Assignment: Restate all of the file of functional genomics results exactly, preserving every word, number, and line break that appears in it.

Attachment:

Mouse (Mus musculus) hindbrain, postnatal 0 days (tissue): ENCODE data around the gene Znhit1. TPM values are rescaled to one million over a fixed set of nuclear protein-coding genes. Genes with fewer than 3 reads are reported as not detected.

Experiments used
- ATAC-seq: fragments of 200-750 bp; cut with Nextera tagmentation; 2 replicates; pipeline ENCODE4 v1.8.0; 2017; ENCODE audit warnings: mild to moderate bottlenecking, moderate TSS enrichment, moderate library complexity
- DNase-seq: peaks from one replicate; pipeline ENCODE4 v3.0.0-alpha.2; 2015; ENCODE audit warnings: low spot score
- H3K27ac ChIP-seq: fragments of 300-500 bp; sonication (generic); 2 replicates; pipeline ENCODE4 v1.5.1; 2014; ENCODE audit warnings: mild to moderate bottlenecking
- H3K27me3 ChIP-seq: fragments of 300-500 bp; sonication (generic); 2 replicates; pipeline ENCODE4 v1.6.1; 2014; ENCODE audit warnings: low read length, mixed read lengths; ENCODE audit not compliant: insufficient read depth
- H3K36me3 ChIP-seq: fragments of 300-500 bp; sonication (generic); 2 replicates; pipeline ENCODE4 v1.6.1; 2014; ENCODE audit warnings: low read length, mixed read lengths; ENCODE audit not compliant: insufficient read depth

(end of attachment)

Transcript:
Mouse (Mus musculus) hindbrain, postnatal 0 days (tissue): ENCODE data around the gene Znhit1. TPM values are rescaled to one million over a fixed set of nuclear protein-coding genes. Genes with fewer than 3 reads are reported as not detected.

Experiments used
- ATAC-seq: fragments of 200-750 bp; cut with Nextera tagmentation; 2 replicates; pipeline ENCODE4 v1.8.0; 2017; ENCODE audit warnings: mild to moderate bottlenecking, moderate TSS enrichment, moderate library complexity
- DNase-seq: peaks from one replicate; pipeline ENCODE4 v3.0.0-alpha.2; 2015; ENCODE audit warnings: low spot score
- H3K27ac ChIP-seq: fragments of 300-500 bp; sonication (generic); 2 replicates; pipeline ENCODE4 v1.5.1; 2014; ENCODE audit warnings: mild to moderate bottlenecking
- H3K27me3 ChIP-seq: fragments of 300-500 bp; sonication (generic); 2 replicates; pipeline ENCODE4 v1.6.1; 2014; ENCODE audit warnings: low read length, mixed read lengths; ENCODE audit not compliant: insufficient read depth
- H3K36me3 ChIP-seq: fragments of 300-500 bp; sonication (generic); 2 replicates; pipeline ENCODE4 v1.6.1; 2014; ENCODE audit warnings: low read length, mixed read lengths; ENCODE audit not compliant: insufficient read depth